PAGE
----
Probably one of the strongest influences on my life from a very young age was the original Star Trek.
Rerun in syndication almost endlessly, the original Star Trek was huge in my life growing up. I knew the characters so well you’d think they were family. I could quote episodes like the best convention goer, though I myself had never attended one (and didn’t know such things existed).
For me, Star Trek was equal parts wild imagination and rip-roaring adventure. I was absolutely in love with that show like no other before or since. I was a Trekker to my core.
When I discovered that there were novels based on the adventures of the Enterprise crew that took them beyond the show I knew so well, I was floored. I spent a lot of time and no small amount of money, buying up these books every chance I got.
Bolstering my addiction and my collection, mom would tell people how I read these books often and always cover to cover, sometimes more than once, and so many of them began giving her their own copies for me. She would come home from work (she was both a waitress and a bartender) with half a french dip wrapped in aluminum foil (which I would greedily take to school for lunch the next day) and a sack full of slightly used Trek novels for me to read.
It was fantastic.
Some of the very first things I wrote were Star Trek fan fiction. I dreamt of joining the ranks of such wonderful authors as Diane Duane, D.C. Fontana, A.C. Crispin, Vonda N. McIntyre & Howard Weinstein. I’m here to tell you, I wrote some pretty terrible crap back in the day… But that’s okay – we have to write crap in order to learn and grow. I may wince (and groan) today when I look at old, yellowed pages full of Trek fanfic born from my brain, but it was necessary.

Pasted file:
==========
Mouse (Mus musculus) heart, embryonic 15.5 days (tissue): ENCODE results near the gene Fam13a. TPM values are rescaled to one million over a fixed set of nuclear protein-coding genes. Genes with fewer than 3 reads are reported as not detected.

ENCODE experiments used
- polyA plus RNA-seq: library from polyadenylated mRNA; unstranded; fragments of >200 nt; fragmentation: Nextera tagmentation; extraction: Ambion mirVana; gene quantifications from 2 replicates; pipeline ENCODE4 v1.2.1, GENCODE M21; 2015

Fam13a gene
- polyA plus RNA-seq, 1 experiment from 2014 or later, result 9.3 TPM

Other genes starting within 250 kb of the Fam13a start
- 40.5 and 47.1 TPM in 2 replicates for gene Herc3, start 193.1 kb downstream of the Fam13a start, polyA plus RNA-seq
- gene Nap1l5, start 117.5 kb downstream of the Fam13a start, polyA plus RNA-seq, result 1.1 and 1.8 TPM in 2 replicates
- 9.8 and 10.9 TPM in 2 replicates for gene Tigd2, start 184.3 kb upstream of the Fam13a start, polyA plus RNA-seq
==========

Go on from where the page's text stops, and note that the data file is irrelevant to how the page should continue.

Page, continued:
This obsession with all things Trek only grew when The Next Generation debuted and, although I loved Star Wars as well (and could essentially quote the movies verbatim), there was just more Trek to be had at the time, so it tended to be forefront on my brain.
Computers (and technology).
A second great influence on my life has been computers and technology. I used to stare, fascinated, at the scanners on the conveyor belts at the grocery store, trying to figure out how the lasers knew what things were and how much they cost.
Star Trek (and other movies and television shows) painted a universe where computers did things they could not, currently, do. I wanted in on this.
The first chance I had for any sort of hands-on computer stuff came in the fifth grade, I believe. My school, a Catholic elementary, was offering a special computer education course for a separate fee (Catholic schools are tuition based). I begged my mom to let me attend these classes and she relented/agreed/paid for it.
They setup the computers in the library and we went through a lesson plan that taught us BASIC (Beginners All purpose Symbolic Instruction Code) and some DOS (Disc Operating System), all on Apple IIE’s. I want to say that the classes didn’t last very long but I honestly don’t remember. We did simple things, wrote simple programs, used their software to learn to type – that sort of stuff. I do remember being hooked. I liked messing around with these computer things and wanted more.
I didn’t get much ‘more’ until high school, when I took the same essential course on a Radio Shack TRS-80 (which we affectionately called ‘Trash 80’s’). I also owned my very first home computer, the Radio Shack Color Computer II complete with a 5 and a quarter floppy drive. I mostly used it to play games, but I also learned a bit more about BASIC, DOS and graphics in general.
Lastly, I took electronics as an elective, which meant I got to learn how these things worked in the first place.
At some point, my mom decided that I needed to work for my uncle so I could be close to his eldest son who, at the time, was heavy into computers and programming. Through Don, I learned about UNIX and eventually, HTML and the Internet. I also took my first steps into graphic arts, design, desk top publishing and advertising working for my uncle who, one day, set me down in front of a Macintosh IIcx with Adobe Illustrator and Aldus PageMaker and told me to learn all about them so I could start making flyers and catalogs for the company.
So. Star Trek fed my imagination with a steady diet of scifi and futuristic technologies which lead me to want to know more about these things later on. I wouldn’t be me without these particular influences in my life and you can see (I believe) how these things have affected my writing (hopefully) today.
Even though these have been huge influences, there’s still more. (You know what’s coming next…)
…and I’ll talk about that tomorrow.
(you totally saw that coming.)